• Why? - Why is this topic important? What makes it relevant to people's lives?
Ways to Broaden your Topic
  • Is there an aspect of the topic that was missed?
  • Use the steps for narrowing to broaden. Expand by who, what, when, where, and why.
What to do with your Focused Topic
Draft a topic or thesis statement. Highlight essential ideas in your statement.
For each idea or concept, generate a list of key terms. For each key term, list synonyms, related terms, lay and specialized terms for the idea or population you are studying. The reference books you consulted in step 2 to help you explore your topic will also be useful in finding alternatate ideas and terms.
Example:

Topic: Capital Punishment and African-American males in the United States

Term: Capital Punishment, Death Penalty, Execution, Lethal Injection, Electric Chair

Term: African-American, African American, Black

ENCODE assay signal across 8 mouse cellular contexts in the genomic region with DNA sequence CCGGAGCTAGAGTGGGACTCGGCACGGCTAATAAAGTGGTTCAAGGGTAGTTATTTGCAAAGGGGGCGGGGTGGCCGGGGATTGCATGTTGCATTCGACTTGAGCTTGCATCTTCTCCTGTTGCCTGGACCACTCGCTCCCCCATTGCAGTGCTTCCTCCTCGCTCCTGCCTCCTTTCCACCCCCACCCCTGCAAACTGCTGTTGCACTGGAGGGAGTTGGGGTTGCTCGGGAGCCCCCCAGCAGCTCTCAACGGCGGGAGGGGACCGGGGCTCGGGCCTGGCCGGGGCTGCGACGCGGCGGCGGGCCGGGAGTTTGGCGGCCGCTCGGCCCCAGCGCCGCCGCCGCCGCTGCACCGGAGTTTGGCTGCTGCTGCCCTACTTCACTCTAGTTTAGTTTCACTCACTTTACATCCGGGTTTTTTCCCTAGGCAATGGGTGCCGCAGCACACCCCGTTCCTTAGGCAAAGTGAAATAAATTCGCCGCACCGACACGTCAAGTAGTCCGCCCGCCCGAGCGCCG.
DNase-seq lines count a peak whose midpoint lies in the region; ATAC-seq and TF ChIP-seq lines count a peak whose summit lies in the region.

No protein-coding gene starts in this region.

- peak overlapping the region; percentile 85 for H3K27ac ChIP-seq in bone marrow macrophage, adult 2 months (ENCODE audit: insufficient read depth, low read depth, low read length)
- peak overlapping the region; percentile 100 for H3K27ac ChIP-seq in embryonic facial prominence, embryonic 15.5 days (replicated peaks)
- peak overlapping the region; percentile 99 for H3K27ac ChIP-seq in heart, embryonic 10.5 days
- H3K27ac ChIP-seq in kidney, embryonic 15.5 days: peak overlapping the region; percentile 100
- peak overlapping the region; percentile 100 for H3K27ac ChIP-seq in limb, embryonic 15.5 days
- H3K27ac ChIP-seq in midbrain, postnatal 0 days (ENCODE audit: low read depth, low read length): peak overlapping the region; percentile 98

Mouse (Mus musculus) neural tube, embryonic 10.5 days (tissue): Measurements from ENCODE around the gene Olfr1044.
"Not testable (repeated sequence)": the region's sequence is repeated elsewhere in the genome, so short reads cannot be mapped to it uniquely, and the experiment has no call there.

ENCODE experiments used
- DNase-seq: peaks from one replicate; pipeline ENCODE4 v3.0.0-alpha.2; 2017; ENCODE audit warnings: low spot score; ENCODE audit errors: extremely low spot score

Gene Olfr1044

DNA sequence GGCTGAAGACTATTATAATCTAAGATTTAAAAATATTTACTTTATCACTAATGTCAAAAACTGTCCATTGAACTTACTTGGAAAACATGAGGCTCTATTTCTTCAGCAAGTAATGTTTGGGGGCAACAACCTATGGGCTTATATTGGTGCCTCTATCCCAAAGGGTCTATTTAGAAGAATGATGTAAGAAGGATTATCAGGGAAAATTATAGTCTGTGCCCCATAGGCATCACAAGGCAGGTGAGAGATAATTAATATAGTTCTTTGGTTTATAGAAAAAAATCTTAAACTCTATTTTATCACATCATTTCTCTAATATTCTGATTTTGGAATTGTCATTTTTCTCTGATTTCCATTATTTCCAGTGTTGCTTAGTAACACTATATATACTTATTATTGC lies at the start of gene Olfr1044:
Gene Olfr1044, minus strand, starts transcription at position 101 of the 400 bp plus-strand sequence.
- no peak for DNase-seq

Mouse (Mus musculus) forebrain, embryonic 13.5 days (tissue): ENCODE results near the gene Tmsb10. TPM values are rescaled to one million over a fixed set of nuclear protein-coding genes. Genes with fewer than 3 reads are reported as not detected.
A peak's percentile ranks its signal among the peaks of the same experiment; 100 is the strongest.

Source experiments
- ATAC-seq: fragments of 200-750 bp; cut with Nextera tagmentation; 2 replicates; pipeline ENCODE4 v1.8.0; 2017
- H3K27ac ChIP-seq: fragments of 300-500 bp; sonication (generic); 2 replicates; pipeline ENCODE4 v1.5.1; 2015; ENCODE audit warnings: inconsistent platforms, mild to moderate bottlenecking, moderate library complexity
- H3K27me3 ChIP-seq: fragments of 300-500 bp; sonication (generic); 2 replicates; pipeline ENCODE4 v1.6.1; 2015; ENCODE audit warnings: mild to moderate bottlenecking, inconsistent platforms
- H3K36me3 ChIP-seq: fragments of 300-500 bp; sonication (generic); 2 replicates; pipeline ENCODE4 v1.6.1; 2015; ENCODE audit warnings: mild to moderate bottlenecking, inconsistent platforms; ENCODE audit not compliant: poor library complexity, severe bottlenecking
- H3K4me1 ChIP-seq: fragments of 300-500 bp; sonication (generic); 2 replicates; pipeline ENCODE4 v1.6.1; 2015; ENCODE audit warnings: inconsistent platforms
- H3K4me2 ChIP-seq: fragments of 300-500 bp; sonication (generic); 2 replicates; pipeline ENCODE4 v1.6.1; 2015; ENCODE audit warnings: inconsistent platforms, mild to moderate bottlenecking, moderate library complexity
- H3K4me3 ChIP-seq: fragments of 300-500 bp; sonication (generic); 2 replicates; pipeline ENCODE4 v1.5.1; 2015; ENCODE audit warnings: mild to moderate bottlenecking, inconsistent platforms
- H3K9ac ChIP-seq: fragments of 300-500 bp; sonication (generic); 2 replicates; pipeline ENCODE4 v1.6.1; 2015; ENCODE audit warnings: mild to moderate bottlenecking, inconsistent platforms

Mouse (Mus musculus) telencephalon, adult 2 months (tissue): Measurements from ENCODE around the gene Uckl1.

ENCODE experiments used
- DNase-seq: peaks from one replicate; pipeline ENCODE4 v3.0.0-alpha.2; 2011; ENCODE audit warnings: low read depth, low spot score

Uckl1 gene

Term: Male, Men, Man

Term: United States, America, American

Step 4: Select Specialized Resources

Identify resources from a Subject Guide, or by consulting with your professor or librarian.

For books, search in the Online Catalog (materials located at Davis Memorial Library) and/or Worldcat database (for materials located in libraries around the country). If the books are not available at Davis Memorial Library, you can use Interlibrary Loan to obtain them. Remember that this may take about two weeks, as the books must be shipped through the mail.